There are two schools of thought about Mario Ferraro.
On one side, Ferraro is seen as a coach’s dream: The defenseman’s compete level, in games and practices, is off the charts. He’s a culture-setter, a natural-born leader, who also happens to be a superior skater.
It was no surprise, entering just his third season this past year, that the San Jose Sharks named Ferraro alternate captain.
On the other side, while Ferraro is used as a top-pairing shutdown defender, the results haven’t necessarily followed in kind.
Over the last two seasons, Ferraro, when paired with regular partner Brent Burns, has a -238 5-on-5 shot attempt differential. Per Natural Stat Trick, that’s the worst among 26 qualified defensive pairings (1000+ 5-on-5 minutes together) in this period of time.
Basically, nobody bled shot attempts like Ferraro-Burns over the last two years.
Of course, these analytics don’t account for the pairing’s zone deployment (hard) and teammate quality (low).
At least Burns, now traded to the Carolina Hurricanes, had obvious offensive value to make up for his questionable defensive results. Ferraro, however, after a quick start to the year – two goals and eight assists in his first 19 games – ended his season with just four assists in his last 44 appearances.
In some ways, Ferraro is just another round in the now-cliched debate about how accurately analytics judge defensive defensemen.
All said, I think Ferraro is a terrific middle-pairing blueliner who’s been forced, because of the San Jose Sharks’ lack of high-end depth, into top-pairing responsibilities. That’s not his fault, and probably accounts for some of his less-than-flattering analytics.
It doesn’t look like Ferraro’s getting much help this year either, with Burns gone, and no obvious substitutes for his heavy minutes. We’ll see if Ferraro can continue to survive defensively for the Sharks and sprinkle a little more offense on top.
There’s an argument that Ferraro was actually the San Jose Sharks’ worst offensive defenseman last year. Per SPORTLOGiQ, he was worst among regular Sharks blueliners with 1.25 5-on-5 Offense-Generating Plays Per 20.
Offense-Generating Plays, according to SPORTLOGiQ, “are made up of all plays that lead to scoring chances. In other words, they’re plays that move the puck into high danger areas or situations, recovering pucks for your team, and putting high quality shot attempts on net.”
It’s worth noting that Ferraro probably ceded, intentionally, some offensive creativity to his partner Burns. It’s normal when playing with a Burns to give him the puck and kind of get out of the way, I think. But with Burns not around anymore, it’ll probably be up to Ferraro to take the reins and conjure up more offense.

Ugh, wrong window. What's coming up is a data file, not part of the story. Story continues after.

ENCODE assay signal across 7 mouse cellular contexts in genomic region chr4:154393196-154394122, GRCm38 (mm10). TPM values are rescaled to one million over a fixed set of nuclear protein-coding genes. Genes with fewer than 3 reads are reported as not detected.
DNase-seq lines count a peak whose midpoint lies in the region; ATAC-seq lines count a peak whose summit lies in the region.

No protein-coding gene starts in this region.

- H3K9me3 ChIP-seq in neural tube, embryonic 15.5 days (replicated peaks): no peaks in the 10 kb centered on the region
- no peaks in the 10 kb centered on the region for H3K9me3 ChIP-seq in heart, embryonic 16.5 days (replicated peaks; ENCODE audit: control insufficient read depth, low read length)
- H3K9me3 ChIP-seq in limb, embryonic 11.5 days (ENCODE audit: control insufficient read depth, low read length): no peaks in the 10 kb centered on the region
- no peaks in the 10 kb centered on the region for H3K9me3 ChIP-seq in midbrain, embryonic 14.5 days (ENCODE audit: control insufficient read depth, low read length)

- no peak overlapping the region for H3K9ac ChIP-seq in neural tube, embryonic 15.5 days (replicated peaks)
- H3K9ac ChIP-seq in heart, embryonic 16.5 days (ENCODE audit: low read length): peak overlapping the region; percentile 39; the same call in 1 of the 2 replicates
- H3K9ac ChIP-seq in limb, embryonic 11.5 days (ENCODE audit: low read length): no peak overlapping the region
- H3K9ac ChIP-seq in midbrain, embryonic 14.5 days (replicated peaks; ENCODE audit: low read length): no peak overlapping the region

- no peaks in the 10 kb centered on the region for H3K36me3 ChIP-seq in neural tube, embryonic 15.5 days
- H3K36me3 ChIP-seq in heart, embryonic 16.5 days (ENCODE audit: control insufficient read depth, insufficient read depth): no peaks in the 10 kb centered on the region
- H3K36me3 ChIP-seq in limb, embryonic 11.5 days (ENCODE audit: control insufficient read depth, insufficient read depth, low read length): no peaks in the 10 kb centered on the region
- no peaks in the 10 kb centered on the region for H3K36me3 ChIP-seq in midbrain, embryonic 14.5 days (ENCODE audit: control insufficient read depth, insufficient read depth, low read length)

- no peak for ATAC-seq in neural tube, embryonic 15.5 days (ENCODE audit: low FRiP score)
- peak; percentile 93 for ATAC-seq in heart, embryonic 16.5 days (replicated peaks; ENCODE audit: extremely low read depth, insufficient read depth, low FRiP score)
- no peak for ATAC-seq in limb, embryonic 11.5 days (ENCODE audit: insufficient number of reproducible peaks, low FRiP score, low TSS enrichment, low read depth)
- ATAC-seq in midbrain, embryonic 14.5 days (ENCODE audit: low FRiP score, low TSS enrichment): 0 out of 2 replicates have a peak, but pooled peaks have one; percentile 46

He’ll have to be more daring: Underscoring his lack of Offense-Generating Plays, Ferraro was last among regular Sharks rearguards with 0.33 5-on-5 Slot Passes Per 20. For what it’s worth, San Jose offense from the back-end consisted of Burns and Erik Karlsson, Ryan Merkley in snatches, and a whole lotta nothing from pretty much everybody else. No one is asking Ferraro to replace Burns, but can he at least distinguish himself offensively from pure stay-at-home defenders like Marc-Edouard Vlasic, Jaycob Megna, and company?
Ferraro has some offensive tools, including quick feet and a hard shot.
Meanwhile, defensively, Ferraro’s propensity for shot blocking is well-known – he led the Sharks in blocked shots, despite his injury-abbreviated campaign – but the youngster is more than just someone who’s willing to put his body on the line.
He was third among Sharks defenders with 2.06 5-on-5 Puck Battle Wins Per 20. He trails Vlasic and Radim Simek in this rate statistic, but credit Ferraro for his one-on-one defensive prowess against much-stronger competition than Vlasic and Simek.
Ferraro has a reputation for being a dogged one-on-one defender, which is supported by this figure.
“I think he could possibly do it, be fine on a second power play unit one day. But he’s not dynamic offensively, it’s not ideal to have him on a PP unit.
“I don’t see too much offensive potential. Will contribute some because of his ability to add to rush attacks and his willingness to make an impact.”
“I am motivated to add more tools to my game. I’ve been a very defensive defenseman, that aggressive player in the D-zone, and I’d like to add a little bit more poise and offensive capabilities to my game, which I think that I am capable of. I can step outside my comfort zone, apply more offense to my game and more creativity, if you will.” (Ferraro)
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